Peterhoff sailed from Falmouth, Cornwall on 27 January 1863. On 20 February she was boarded and searched by the USS Alabama off the island of Saint Thomas in the Danish West Indies. Alabama found her papers in order and released her. Peterhoff then entered the harbour at St. Thomas where two U.S. Navy ships commanded by Acting Rear Admiral Charles Wilkes were at anchor. Wilkes, already notorious for his part in the "Trent Affair", ordered that the Peterhoff be boarded by the USS Vanderbilt just after she had left harbour on 25 February.
Peterhoff had papers that stated that she was bound for Matamoros in Mexico, but then a sailor aboard let slip that she was really bound for Brownsville, Texas, just across the Rio Grande. This comment was taken as sufficient justification for Vanderbilt to seize the ship as a blockade runner, and she was sent to Key West. Both the Danish and British governments vigorously protested the seizure, but the ship was eventually condemned by the New York prize court and bought by the Union Navy. She was commissioned in February 1864 with Acting-Volunteer Lieutenant Thomas Pickering in command, and assigned to the North Atlantic Blockading Squadron.
The ship departed Hampton Roads, Virginia, on 28 February to blockade Wilmington, North Carolina. However, early on the morning of 6 March 1864, the Peterhoff was rammed by the gunboat Monticello who mistook her for a blockade runner. Although Peterhoff sank within half an hour, all of her crew were saved. On the night of 7 March men from Mount Vernon and Niphon boarded the wreck at low tide and destroyed as much as they could, cutting down the masts and spiking all the guns that they could reach.
After the Civil War, the Supreme Court overturned the prize court's decision, and the owners of the Peterhoff received compensation for their loss.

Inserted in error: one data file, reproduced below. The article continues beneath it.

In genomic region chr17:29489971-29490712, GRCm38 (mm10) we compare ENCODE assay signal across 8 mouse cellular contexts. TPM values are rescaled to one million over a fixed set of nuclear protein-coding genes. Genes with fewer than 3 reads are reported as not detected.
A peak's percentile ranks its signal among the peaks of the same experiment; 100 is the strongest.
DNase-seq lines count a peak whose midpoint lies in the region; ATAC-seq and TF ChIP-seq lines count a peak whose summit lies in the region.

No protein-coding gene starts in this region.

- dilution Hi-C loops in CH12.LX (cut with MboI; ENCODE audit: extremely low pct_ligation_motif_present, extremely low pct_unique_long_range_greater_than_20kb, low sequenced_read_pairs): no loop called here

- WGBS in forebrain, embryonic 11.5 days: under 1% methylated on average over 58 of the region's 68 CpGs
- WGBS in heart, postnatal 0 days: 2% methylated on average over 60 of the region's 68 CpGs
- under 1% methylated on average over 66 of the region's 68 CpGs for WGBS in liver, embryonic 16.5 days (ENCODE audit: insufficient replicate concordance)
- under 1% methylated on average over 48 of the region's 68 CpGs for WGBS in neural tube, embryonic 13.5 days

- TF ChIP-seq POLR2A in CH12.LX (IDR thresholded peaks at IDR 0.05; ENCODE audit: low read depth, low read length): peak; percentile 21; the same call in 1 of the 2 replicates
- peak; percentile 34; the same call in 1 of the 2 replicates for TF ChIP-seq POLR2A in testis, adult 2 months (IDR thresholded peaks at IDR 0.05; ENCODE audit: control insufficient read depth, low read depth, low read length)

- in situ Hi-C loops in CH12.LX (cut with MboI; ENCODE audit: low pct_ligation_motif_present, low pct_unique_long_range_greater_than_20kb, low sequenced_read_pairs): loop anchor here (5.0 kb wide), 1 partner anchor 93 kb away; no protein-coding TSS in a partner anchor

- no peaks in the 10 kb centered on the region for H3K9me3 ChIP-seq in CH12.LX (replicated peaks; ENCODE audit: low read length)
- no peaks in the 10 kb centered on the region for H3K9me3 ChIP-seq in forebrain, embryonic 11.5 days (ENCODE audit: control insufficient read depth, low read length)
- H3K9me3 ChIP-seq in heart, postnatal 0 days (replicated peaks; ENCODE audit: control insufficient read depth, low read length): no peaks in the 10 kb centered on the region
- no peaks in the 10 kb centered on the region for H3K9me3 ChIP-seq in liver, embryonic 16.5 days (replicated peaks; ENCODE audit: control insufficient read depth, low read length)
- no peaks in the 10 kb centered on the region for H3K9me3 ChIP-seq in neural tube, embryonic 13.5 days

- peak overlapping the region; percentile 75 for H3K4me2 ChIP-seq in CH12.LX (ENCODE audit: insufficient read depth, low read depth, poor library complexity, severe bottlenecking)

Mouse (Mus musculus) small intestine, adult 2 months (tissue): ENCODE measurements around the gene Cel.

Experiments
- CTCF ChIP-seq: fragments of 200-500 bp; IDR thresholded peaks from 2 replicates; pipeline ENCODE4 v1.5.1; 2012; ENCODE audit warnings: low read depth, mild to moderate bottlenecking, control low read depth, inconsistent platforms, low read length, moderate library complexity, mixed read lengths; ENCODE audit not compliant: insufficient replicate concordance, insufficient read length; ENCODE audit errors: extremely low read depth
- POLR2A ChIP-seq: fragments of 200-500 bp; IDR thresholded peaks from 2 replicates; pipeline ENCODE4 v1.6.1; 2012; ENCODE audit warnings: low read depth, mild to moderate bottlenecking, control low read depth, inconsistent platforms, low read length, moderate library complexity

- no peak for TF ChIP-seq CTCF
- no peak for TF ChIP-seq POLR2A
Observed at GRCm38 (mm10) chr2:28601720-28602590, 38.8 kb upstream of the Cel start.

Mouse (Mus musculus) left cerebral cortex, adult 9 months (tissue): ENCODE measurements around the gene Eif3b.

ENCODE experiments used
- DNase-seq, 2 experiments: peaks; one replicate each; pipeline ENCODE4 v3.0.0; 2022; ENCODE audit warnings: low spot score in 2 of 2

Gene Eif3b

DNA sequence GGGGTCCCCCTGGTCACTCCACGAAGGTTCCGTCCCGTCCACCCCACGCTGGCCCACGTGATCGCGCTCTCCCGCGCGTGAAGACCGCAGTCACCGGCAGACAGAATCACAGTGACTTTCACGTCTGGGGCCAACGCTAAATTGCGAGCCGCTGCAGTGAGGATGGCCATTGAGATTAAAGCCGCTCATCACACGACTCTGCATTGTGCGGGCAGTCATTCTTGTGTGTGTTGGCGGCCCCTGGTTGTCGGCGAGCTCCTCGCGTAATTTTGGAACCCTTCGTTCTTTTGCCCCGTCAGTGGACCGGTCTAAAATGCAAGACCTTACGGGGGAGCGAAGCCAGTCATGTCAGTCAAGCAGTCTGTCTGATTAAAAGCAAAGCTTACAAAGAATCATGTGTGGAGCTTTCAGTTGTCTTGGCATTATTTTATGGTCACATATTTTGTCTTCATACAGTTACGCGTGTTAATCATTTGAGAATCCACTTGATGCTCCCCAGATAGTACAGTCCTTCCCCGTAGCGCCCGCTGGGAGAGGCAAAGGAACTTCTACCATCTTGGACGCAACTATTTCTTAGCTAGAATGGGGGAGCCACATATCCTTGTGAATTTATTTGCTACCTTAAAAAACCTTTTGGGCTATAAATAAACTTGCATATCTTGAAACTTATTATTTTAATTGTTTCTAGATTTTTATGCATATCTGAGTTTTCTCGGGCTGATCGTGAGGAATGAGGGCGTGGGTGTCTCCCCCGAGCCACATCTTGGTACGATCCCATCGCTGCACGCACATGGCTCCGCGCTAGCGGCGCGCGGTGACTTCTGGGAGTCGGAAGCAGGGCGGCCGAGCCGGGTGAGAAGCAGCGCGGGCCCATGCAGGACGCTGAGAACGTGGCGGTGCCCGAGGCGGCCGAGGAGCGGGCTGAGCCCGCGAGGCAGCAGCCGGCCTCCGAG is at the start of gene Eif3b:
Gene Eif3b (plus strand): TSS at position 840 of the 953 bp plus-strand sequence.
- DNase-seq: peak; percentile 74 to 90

The wreck of Peterhoff was rediscovered by divers in 1963 in 30 ft (9.1 m) of water off Kure Beach, North Carolina. Three 32-pounder smoothbore cannon were later salvaged. In 1974 a 30-pounder Parrott rifle was raised, and is now on display at the University of North Carolina Wilmington. Other guns from the ship are on display at Fort Fisher State Historic Site and the Carteret County Museum of History at Morehead City, North Carolina. The wreck site was placed on the National Register of Historic Places in 1975.
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Staff (2010-07-09). "National Register Information System". National Register of Historic Places. National Park Service.
"George Rennie". craig-telescope.co.uk. 2012. Retrieved 15 June 2012.
"Ships 1849-1851". Illustrated London News Archive. 2011. Retrieved 15 June 2012.
Norris, David (2012). "USS Peterhoff and UNC-W's Civil War Cannon". Cape Fear Civil War Round Table. Retrieved 15 June 2012.
"USS Peterhoff'". Dictionary of American Naval Fighting Ships. Navy Department, Naval History & Heritage Command. 2004. Retrieved 15 June 2012.
"Cape Fear Civil War Shipwreck Register" (PDF). North Carolina Office of State Archaeology. 2011. Retrieved 15 June 2012.
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This article incorporates text from the public domain Dictionary of American Naval Fighting Ships. The entry can be found here.
72 U.S. 28 -The Peterhoff United States Supreme Court ruling